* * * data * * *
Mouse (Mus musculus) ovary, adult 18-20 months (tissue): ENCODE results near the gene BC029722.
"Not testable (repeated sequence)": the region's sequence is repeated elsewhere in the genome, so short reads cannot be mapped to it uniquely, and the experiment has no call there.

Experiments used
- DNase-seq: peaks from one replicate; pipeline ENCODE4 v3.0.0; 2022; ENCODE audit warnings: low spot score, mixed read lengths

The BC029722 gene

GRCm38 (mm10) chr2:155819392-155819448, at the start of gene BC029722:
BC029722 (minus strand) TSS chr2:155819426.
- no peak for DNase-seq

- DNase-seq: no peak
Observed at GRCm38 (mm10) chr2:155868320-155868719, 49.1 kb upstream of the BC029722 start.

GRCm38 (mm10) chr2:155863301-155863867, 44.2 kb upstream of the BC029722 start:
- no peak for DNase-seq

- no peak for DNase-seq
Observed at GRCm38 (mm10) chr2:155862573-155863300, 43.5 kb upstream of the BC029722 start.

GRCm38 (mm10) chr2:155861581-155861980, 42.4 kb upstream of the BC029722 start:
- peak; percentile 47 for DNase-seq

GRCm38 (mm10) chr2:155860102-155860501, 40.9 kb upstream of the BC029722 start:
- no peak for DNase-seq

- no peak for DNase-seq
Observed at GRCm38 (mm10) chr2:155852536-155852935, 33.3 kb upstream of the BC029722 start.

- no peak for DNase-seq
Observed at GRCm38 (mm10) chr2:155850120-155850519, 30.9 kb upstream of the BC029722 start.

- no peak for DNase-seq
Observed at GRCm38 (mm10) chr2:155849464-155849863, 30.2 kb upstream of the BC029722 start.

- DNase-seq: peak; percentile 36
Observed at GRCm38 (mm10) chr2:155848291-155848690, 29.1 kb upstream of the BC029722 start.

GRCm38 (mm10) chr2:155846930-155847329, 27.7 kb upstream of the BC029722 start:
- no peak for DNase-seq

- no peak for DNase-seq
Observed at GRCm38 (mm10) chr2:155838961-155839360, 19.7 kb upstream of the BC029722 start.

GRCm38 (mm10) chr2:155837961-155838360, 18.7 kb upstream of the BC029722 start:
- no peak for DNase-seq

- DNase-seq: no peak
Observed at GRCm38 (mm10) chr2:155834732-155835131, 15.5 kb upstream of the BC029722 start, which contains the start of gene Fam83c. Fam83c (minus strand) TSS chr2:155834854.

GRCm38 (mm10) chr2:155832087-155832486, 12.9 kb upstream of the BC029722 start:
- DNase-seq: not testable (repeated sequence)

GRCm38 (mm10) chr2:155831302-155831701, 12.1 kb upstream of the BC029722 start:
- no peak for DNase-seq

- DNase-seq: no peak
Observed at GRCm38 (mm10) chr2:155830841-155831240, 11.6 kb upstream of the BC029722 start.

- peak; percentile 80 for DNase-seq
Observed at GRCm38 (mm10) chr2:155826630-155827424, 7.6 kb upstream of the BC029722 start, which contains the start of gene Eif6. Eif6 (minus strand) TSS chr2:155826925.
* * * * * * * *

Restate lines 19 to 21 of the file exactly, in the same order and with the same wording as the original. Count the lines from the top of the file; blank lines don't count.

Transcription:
- no peak for DNase-seq
Observed at GRCm38 (mm10) chr2:155852536-155852935, 33.3 kb upstream of the BC029722 start.

- no peak for DNase-seq